Friday, the first day saw Chilly, Adrian and Shirley run their dogs under Christian Boucher, with Mel and Mac running under Jean Lassandre. The second day trial, on Sunday the groups were to change over and be given the chance to run under the other judge and on the other ground.
It was an early start on Friday morning to the village of Etaing where the teams were introduced and their national anthems played. Team GB looked extremely smart in their traditional shooting attire accompanied by the smart matching polo shirts and fleeces which had been generously sponsored by SPORTING SAINT Gundog Supplies. The dogs hadn’t been forgotten and they all had matching leads and a comprehensive canine first aid kit provided by a one of Team GB’s local dog training group and veterinary practice. We then split into the 2 concours and travelled to the sugar beet ground by car. The ground around Etaing is flat and stretches way into the distance with sugar beet and standing maize as far as the eye could see……….superb HPR country and no excuse for dogs not to run.
These trials varied somewhat to our trials in the UK, yet there were also similarities. The first difference is that they use ‘dizzied‘ pheasants to ensure that all dogs had opportunity to find game (wild game is a bonus). Dogs run for 15 minutes under a single judge however it could be longer at the judges discretion. Another difference was that ground treatment was not given the same importance as in the UK, but they DID expect the dog to cover the ground equidistant and with pace. Bumping or chasing game was an eliminating fault as was running wrong side of the wind. Dogs were given a minute to settle and a hunting horn signalled the end of your run. Another major difference is that the handler can walk into the point with the dog and produce the bird with a shot being fired to honour the flush. The dog should be steady to both shot and flush. This was causing some concern to the GB team as their dogs are not expecting their handlers to produce the bird or having handlers ‘stealing’ their point. If the dog had a successful hunt and point they were then given a retrieve on cold game however the same bird was used for every dog! Again very different from the UK.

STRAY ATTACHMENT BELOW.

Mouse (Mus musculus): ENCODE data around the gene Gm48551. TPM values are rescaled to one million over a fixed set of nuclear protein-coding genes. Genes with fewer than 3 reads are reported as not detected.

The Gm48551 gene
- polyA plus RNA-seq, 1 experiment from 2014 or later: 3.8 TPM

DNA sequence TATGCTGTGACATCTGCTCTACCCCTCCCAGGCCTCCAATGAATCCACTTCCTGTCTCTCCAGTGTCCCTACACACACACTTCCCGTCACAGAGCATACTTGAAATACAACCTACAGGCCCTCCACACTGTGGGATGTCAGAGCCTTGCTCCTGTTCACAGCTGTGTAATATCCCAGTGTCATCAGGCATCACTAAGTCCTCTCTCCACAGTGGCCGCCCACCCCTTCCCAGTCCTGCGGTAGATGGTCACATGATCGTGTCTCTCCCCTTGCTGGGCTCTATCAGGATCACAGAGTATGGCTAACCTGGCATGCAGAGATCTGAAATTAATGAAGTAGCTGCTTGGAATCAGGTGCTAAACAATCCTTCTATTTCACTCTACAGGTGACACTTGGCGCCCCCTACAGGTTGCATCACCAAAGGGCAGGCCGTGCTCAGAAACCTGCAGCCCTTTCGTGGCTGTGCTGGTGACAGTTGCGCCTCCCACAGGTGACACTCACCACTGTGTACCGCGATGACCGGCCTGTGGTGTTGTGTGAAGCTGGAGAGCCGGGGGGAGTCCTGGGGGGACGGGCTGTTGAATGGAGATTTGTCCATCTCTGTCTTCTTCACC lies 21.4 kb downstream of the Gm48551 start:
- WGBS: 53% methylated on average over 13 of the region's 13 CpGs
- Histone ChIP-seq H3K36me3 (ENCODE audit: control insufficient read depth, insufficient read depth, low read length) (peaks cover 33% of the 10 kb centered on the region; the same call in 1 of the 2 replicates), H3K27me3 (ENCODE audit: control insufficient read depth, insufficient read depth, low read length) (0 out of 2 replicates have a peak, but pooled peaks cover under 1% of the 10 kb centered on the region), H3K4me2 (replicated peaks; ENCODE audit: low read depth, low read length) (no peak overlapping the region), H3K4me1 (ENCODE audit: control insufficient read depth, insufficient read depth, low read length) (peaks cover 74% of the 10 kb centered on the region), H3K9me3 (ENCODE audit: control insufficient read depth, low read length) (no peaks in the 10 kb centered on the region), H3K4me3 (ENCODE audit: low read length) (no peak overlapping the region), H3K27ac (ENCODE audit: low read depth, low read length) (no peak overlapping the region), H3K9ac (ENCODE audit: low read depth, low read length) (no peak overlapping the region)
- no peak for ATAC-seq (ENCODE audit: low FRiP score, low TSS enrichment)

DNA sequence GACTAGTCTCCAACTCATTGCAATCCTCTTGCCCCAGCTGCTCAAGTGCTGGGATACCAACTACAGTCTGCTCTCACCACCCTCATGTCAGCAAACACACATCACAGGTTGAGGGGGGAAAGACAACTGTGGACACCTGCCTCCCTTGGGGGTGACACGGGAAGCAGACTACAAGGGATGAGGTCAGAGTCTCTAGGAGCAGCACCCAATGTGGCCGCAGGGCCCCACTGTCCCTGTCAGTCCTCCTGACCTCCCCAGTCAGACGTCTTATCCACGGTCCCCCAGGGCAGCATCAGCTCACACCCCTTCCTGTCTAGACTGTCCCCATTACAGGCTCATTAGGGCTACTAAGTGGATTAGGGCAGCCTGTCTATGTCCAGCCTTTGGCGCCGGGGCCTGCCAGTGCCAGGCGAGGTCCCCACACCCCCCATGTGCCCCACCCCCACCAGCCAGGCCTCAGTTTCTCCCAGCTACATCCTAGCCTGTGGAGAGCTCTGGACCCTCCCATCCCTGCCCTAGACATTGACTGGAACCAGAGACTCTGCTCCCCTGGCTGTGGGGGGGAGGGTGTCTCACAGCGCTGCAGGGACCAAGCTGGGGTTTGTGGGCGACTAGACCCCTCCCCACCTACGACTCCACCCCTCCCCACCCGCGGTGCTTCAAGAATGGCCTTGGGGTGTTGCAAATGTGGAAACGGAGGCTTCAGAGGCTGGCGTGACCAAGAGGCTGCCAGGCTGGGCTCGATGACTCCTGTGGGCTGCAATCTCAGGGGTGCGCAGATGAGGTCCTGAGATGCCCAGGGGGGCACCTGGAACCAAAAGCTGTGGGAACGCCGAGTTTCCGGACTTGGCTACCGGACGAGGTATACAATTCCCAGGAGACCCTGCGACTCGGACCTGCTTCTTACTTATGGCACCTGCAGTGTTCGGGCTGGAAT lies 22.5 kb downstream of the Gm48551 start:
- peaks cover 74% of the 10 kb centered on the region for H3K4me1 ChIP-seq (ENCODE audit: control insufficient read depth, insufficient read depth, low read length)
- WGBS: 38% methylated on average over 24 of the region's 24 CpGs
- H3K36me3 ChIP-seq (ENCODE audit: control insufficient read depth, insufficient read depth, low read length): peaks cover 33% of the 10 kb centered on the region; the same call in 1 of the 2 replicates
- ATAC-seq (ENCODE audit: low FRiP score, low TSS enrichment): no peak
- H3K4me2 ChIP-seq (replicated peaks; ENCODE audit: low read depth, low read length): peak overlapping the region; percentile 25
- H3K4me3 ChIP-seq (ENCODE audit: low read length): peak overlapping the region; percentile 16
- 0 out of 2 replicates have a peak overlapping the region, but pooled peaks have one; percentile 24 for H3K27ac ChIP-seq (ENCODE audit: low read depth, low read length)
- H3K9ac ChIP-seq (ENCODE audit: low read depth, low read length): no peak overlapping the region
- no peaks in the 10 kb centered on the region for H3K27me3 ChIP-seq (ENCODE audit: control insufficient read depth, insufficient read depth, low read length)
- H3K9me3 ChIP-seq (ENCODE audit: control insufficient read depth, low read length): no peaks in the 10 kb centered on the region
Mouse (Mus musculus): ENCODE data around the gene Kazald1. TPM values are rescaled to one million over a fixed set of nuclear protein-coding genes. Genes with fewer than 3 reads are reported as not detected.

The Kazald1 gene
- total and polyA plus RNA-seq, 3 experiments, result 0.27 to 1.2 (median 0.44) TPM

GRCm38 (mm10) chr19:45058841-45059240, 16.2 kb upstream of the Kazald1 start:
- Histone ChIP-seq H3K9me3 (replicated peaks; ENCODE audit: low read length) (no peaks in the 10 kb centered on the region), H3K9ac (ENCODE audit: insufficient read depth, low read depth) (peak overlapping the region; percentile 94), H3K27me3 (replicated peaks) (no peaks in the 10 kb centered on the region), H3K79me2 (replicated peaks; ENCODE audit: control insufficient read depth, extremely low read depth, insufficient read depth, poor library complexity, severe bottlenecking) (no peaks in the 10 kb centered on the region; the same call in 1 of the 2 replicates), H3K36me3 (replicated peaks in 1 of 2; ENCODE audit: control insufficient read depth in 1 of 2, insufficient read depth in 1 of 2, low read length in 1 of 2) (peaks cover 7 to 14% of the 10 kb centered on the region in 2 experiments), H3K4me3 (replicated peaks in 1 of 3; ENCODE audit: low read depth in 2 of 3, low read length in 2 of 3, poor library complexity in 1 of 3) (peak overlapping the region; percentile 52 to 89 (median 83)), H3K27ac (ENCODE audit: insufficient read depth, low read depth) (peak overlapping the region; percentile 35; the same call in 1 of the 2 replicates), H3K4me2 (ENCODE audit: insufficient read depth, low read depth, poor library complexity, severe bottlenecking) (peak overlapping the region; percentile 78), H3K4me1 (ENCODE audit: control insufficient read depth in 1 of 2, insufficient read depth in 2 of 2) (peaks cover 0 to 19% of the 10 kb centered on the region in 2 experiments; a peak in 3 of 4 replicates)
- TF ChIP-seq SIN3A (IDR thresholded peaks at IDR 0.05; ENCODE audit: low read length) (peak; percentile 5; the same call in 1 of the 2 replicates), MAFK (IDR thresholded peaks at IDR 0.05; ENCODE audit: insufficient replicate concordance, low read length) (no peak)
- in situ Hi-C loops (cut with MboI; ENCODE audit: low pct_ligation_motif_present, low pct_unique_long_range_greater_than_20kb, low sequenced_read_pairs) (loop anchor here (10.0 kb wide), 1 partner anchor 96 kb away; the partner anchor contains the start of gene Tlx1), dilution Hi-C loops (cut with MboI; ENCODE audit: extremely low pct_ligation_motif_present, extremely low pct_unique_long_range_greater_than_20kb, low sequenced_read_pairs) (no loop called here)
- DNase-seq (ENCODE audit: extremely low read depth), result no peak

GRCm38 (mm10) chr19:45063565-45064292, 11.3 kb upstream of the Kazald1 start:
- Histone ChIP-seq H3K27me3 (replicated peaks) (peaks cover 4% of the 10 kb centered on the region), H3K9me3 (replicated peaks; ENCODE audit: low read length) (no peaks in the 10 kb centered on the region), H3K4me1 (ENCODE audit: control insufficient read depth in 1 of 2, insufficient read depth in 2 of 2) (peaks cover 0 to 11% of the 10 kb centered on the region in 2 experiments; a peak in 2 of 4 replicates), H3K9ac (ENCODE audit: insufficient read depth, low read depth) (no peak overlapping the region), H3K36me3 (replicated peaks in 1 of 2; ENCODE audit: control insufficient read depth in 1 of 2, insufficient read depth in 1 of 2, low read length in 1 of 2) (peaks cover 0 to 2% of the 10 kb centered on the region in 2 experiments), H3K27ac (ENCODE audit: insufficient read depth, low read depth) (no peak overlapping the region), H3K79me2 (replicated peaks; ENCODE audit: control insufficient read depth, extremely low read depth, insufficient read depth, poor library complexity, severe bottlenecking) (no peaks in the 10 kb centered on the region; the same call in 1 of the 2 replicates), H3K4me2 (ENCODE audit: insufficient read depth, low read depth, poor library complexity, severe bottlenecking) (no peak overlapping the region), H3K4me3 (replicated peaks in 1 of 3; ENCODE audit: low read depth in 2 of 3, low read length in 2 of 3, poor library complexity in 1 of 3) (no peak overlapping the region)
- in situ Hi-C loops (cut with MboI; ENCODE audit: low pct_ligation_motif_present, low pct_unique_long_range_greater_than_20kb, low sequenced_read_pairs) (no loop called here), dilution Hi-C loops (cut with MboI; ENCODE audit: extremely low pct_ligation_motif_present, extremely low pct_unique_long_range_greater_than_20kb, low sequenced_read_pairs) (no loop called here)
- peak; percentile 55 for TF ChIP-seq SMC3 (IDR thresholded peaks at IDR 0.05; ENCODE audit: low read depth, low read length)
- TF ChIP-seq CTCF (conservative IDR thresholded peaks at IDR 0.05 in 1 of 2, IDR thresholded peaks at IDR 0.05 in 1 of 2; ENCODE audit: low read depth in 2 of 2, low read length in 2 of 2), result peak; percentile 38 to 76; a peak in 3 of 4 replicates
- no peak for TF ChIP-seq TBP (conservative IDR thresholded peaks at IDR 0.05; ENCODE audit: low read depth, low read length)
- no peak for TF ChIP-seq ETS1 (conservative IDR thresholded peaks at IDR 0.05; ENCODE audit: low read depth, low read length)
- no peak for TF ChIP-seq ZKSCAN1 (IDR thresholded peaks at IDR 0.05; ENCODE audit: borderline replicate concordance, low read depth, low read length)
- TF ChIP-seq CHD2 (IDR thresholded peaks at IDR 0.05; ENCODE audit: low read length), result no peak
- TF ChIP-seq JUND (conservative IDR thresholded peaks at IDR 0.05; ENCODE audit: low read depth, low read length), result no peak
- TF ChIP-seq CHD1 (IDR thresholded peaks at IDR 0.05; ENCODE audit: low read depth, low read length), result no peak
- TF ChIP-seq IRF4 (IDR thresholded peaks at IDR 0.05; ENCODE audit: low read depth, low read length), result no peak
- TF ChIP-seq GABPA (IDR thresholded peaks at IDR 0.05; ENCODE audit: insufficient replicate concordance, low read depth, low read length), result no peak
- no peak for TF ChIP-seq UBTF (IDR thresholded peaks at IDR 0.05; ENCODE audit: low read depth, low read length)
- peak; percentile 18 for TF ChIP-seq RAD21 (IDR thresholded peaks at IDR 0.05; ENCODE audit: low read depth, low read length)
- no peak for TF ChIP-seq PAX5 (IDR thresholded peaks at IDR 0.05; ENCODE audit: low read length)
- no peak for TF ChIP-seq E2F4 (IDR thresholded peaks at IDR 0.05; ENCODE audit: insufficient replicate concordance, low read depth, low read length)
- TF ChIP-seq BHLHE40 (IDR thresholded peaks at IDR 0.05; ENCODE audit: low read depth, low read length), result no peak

What an eye opener for those that think the Vizsla is a clingy, non-hunting dog - Without exception, whichever country, smooth or wirehaired - those dogs ran! And there is nothing more striking than a Vizsla bounding through sugar beet with purpose and sun gleaming on its russet gold coat. It was also very pleasing to see the British dogs more than holding their own and giving of their very best on unfamiliar terrain. Word got back to us that in the ‘white group’ Jean Lassandre had ran Mel and his bitch Fern for 35minutes! The judge must have liked what he saw - we were hoping that this was going to be a good result for Team GB. Back to Etaing for the results and our hopes had been realized …… Chilly and Mila had been awarded very good with Mel and Ferns running not being in vain - she also gained a very good. Points for Team GB.